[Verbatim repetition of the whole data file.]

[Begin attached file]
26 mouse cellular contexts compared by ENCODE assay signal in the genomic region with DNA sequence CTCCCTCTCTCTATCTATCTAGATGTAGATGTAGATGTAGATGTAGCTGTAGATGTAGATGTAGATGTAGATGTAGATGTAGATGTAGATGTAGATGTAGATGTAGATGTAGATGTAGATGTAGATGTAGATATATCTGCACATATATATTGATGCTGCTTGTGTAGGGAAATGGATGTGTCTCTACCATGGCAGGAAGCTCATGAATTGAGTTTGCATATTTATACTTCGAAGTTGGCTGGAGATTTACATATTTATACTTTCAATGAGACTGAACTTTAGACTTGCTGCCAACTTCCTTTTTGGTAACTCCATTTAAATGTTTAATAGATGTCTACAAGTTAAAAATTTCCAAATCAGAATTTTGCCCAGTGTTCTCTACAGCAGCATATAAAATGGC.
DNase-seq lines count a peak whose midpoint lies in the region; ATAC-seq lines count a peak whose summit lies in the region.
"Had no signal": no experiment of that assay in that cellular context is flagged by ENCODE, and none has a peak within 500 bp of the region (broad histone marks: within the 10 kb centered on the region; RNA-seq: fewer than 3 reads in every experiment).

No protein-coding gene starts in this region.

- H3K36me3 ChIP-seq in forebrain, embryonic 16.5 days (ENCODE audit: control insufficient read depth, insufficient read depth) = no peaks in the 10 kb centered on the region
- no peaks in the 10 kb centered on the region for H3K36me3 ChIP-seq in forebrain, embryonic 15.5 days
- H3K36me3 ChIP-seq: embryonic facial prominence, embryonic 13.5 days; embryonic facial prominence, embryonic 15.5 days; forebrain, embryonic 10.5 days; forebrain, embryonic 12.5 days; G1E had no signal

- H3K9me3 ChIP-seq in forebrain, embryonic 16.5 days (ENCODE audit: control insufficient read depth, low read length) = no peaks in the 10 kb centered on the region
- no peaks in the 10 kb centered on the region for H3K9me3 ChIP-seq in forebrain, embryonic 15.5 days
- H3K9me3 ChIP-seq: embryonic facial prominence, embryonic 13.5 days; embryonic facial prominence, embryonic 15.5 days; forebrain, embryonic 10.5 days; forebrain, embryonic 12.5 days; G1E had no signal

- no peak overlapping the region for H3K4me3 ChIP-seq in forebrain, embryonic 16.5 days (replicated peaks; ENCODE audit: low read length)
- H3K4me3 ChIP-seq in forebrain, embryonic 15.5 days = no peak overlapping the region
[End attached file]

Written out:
26 mouse cellular contexts compared by ENCODE assay signal in the genomic region with DNA sequence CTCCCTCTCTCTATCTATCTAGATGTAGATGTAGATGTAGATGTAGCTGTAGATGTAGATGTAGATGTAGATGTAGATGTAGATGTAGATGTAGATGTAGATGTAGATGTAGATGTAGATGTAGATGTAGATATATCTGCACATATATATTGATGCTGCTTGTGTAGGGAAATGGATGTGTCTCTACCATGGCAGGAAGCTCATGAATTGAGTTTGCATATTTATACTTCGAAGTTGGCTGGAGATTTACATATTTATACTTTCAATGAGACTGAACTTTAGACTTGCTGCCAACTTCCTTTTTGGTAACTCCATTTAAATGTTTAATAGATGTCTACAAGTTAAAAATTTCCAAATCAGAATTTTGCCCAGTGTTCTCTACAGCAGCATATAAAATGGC.
DNase-seq lines count a peak whose midpoint lies in the region; ATAC-seq lines count a peak whose summit lies in the region.
"Had no signal": no experiment of that assay in that cellular context is flagged by ENCODE, and none has a peak within 500 bp of the region (broad histone marks: within the 10 kb centered on the region; RNA-seq: fewer than 3 reads in every experiment).

No protein-coding gene starts in this region.

- H3K36me3 ChIP-seq in forebrain, embryonic 16.5 days (ENCODE audit: control insufficient read depth, insufficient read depth) = no peaks in the 10 kb centered on the region
- no peaks in the 10 kb centered on the region for H3K36me3 ChIP-seq in forebrain, embryonic 15.5 days
- H3K36me3 ChIP-seq: embryonic facial prominence, embryonic 13.5 days; embryonic facial prominence, embryonic 15.5 days; forebrain, embryonic 10.5 days; forebrain, embryonic 12.5 days; G1E had no signal

- H3K9me3 ChIP-seq in forebrain, embryonic 16.5 days (ENCODE audit: control insufficient read depth, low read length) = no peaks in the 10 kb centered on the region
- no peaks in the 10 kb centered on the region for H3K9me3 ChIP-seq in forebrain, embryonic 15.5 days
- H3K9me3 ChIP-seq: embryonic facial prominence, embryonic 13.5 days; embryonic facial prominence, embryonic 15.5 days; forebrain, embryonic 10.5 days; forebrain, embryonic 12.5 days; G1E had no signal

- no peak overlapping the region for H3K4me3 ChIP-seq in forebrain, embryonic 16.5 days (replicated peaks; ENCODE audit: low read length)
- H3K4me3 ChIP-seq in forebrain, embryonic 15.5 days = no peak overlapping the region